Today's New York Times reports on new efforts to exonerate prisoners in cases without DNA evidence. The article ends with a comment on the chilling awareness that comes from studying wrongful convictions : “One thing we’ve learned by studying these cases and litigating these cases is it could really happen to anybody,” said Daniel S. Medwed, a professor at the University of Utah who studies wrongful convictions. “Nobody is immune.”
In the entries published here, we've enumerated much of what resulted in Todd's wrongful conviction. They're the kinds of things that happen again and again across our nation: shoddy investigation practices, tunnel vision on the part of prosecutors and police, the cozy arrangement between prosecutors and investigators that results in their cherry-picking the evidence to support a conviction rather than a thoughtful examination that could lead to the truth.
Unfortunately, our criminal justice system has failed to provide mechanisms that can actually right the wrongs that result. The Times article reports, "At the University of Michigan, David A. Moran, a director of the new innocence project there, said it was 'scary' that compelling evidence of innocence was sometimes not enough to persuade judges or prosecutors."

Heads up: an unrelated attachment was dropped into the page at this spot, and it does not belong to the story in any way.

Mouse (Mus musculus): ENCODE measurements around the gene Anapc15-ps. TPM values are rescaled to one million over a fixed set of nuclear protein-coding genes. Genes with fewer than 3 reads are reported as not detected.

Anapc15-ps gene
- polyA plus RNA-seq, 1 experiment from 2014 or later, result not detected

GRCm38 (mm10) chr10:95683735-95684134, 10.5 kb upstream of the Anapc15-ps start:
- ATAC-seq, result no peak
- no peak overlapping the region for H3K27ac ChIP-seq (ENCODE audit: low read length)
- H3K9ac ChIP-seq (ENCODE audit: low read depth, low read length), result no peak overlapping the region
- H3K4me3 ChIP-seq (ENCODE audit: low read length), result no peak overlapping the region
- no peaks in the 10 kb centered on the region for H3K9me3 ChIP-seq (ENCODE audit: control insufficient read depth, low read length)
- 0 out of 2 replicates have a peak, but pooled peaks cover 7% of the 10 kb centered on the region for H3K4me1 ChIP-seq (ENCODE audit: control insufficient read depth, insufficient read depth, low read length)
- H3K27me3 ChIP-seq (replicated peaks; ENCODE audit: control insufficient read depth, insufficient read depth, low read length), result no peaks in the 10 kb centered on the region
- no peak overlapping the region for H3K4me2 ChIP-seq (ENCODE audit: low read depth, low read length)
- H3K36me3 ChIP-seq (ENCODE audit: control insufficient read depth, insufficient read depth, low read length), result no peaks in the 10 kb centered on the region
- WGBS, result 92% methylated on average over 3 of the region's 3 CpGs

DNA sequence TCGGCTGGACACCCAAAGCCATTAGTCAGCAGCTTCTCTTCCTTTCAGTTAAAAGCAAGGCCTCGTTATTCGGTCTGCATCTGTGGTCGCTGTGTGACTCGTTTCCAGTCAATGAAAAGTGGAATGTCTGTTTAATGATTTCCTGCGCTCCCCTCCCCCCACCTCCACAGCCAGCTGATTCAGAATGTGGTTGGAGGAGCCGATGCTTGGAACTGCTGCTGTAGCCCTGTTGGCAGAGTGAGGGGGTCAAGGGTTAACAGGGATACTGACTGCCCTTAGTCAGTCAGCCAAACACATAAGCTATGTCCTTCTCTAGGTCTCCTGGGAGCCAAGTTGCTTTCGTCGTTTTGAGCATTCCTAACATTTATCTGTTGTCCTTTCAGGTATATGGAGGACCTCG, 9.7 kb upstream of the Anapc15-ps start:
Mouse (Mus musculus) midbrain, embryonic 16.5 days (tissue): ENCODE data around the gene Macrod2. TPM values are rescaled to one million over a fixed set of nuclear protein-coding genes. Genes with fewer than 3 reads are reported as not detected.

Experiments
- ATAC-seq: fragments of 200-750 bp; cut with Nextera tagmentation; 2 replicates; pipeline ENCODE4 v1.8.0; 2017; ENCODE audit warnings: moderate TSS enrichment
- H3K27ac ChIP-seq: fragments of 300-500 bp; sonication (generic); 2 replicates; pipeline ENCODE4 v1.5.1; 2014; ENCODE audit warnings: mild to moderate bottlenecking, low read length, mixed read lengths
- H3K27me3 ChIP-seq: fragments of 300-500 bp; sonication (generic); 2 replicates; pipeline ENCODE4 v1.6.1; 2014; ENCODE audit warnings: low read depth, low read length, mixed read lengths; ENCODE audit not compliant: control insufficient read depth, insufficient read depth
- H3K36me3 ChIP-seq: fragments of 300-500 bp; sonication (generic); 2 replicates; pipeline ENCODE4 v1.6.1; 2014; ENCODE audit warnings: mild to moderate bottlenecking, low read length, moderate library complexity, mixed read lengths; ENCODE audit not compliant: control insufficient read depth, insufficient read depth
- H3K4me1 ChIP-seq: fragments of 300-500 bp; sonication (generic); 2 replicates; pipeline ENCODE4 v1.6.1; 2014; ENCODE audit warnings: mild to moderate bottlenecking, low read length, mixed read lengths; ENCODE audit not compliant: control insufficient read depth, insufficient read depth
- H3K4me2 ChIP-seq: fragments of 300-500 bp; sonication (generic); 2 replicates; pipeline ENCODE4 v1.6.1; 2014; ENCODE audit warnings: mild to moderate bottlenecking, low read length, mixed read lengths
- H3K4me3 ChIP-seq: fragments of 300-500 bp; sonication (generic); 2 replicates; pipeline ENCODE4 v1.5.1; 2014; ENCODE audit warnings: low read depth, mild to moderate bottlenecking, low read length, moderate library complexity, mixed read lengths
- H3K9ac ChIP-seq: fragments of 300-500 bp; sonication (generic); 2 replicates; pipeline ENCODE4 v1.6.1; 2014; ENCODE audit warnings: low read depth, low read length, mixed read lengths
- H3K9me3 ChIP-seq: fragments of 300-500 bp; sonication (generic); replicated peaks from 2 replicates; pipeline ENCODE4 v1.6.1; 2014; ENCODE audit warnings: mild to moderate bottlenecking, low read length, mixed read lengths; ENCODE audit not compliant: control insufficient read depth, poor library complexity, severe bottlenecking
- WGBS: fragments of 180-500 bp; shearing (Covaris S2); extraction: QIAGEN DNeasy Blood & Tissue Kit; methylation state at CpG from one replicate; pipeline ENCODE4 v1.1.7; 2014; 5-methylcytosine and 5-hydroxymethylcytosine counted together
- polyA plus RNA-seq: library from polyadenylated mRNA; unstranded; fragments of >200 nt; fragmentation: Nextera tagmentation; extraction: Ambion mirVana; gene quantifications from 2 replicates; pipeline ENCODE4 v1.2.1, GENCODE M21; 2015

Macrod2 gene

And even when judges have second thoughts, their options are often limited and the road to exoneration is arduous. Again from the Times article:
A state judge in Missouri last August overturned the conviction of a man who had served 23 years for a murder in St. Louis. The judge cited the credibility of the prosecution’s main witness, who had recanted his testimony that the convicted man was the killer.
But the judge’s decision came six years after a panel of federal judges, having considered much of the same evidence, ruled that though it had “a nagging suspicion that the wrong man may have been convicted of capital murder,” it could not overturn the conviction of the man, Darryl Burton, because of numerous procedural impediments.
Read the Times article in its entirety here.